A 26-year-old male presented with a laceration to the left lip after being struck with a fist. He had a history of Crohn’s disease, for which he took mesalamine, but was otherwise healthy. The patient was brought by ambulance to the emergency department and noted to have a complex laceration spanning from the left angle of the mouth to approximately 3 cm within the buccal mucosa. Moderate bleeding and swelling were noted.
After establishing that the patient’s injuries were limited to the laceration, the repair began. There was copious bleeding that appeared to be arterial during the procedure, and 15 absorbable and five nonabsorbable simple sutures were placed to achieve hemostasis. The patient was observed and had no signs of rebleeding and was discharged on prophylactic antibiotics and instructions to return in 48 hours for a wound check. The patient’s wound check at 3 days postprocedure and suture removal at 6 days postprocedure were uneventful, as the patient had only minimal swelling and no signs of infection or bleeding.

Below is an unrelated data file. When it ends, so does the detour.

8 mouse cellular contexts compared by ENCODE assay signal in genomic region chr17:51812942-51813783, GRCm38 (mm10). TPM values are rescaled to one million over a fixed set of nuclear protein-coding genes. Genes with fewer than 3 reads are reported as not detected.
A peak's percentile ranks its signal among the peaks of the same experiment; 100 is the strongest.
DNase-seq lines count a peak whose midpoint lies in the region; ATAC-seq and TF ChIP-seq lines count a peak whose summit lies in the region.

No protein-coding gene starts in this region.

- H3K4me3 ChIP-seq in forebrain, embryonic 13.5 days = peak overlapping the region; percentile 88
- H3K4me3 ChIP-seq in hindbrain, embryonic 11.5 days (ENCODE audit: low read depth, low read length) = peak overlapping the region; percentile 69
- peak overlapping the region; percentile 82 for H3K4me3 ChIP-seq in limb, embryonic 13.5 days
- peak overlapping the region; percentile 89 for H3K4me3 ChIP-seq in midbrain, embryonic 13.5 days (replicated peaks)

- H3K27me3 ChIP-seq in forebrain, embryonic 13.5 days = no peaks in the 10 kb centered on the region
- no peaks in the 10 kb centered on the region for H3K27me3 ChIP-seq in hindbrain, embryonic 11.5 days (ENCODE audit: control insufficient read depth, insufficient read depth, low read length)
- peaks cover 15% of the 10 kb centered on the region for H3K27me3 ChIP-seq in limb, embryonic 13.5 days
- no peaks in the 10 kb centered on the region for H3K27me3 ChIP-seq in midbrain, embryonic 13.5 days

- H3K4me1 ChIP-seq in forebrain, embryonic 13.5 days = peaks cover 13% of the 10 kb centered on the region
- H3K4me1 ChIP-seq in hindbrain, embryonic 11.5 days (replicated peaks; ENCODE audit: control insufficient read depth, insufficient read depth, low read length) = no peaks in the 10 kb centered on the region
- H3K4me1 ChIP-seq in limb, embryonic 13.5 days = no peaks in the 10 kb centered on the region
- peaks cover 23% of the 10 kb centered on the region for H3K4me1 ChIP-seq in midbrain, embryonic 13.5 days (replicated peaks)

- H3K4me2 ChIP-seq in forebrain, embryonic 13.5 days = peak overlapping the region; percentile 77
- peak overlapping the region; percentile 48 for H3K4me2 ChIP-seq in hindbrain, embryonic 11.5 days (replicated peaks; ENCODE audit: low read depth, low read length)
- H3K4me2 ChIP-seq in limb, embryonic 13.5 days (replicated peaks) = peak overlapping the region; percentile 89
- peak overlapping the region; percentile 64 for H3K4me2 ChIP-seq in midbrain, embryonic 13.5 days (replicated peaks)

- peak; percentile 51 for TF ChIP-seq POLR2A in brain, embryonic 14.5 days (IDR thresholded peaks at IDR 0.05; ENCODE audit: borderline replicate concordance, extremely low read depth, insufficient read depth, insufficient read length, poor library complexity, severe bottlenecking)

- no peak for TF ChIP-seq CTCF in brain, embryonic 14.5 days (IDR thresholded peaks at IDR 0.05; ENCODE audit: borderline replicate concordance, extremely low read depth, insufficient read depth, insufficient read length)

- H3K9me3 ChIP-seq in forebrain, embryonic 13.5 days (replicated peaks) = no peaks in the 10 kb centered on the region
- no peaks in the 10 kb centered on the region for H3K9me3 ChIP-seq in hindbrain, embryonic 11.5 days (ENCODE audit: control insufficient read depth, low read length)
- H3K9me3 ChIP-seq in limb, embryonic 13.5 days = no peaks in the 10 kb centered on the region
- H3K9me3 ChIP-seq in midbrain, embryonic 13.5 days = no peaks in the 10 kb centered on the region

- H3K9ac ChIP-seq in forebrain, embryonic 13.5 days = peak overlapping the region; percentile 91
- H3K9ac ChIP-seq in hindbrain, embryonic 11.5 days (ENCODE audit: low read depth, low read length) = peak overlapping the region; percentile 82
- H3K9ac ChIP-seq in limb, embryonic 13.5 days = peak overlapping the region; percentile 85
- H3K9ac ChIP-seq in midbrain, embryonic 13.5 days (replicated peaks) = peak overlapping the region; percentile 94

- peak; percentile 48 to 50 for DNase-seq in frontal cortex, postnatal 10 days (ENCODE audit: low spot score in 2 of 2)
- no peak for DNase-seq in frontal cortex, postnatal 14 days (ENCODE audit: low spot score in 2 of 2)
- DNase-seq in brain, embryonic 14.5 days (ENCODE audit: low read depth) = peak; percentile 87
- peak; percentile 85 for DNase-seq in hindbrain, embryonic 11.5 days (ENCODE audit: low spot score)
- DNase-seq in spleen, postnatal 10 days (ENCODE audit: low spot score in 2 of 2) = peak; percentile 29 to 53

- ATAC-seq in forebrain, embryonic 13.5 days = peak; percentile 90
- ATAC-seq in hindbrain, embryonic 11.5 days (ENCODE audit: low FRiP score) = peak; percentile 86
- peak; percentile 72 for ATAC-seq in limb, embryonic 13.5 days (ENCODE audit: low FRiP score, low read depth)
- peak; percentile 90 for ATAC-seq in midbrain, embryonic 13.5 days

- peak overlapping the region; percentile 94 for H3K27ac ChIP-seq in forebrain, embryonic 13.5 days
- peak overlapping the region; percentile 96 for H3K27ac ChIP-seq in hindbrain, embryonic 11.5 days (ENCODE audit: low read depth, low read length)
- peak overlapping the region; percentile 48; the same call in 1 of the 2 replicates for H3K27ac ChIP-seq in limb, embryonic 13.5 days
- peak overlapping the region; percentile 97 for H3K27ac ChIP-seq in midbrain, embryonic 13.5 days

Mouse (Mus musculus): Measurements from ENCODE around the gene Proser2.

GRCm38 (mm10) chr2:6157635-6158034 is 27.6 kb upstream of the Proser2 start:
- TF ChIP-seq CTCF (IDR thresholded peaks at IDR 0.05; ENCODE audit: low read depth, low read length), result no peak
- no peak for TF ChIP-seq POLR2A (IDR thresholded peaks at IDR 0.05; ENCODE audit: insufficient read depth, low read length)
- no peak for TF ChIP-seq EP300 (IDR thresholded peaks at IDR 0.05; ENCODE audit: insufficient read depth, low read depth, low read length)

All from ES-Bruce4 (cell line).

At 10 days postinjury, the patient presented with bleeding from the site of the laceration on the buccal mucosa. The bleeding appeared to be arterial in nature. The wound was repaired with four absorbable sutures and hemostasis was achieved.
At 37 days postinjury, the patient returned with recurrent bleeding from the wound site, without any history of reinjury (Figure 1). Within the upper lip adjacent to the location of the laceration was a pulsatile nodule.
The emergency physician performed a bedside ultrasound (Zonare Medical Systems, Inc., Mountain View, CA) utilizing a high-frequency L14-5sp linear array probe at 12 MHz (Figure 2 and Video Clip S1, available as supporting information in the online version of this paper) and noted an area of blood flow consistent with aneurysm or pseudoaneurysm of the superior labial artery. The oromaxillofacial surgeon was consulted, and the patient was scheduled for outpatient surgery, in which the labial artery was ligated in the operating room.
Aneurysms can be either true (often caused by atherosclerosis and involving all three components of the arterial wall) or false (often caused by trauma, bacterial, or mycotic infection), and aneurysms of the superior labial artery are particularly rare.1,2 Ultrasonography has been utilized to evaluate congenital superior labial artery abnormalities.3 This case demonstrates a rare complication of a common emergency department procedure and a novel approach to its diagnosis. The diagnosis was made quickly and noninvasively by emergency physician bedside ultrasound.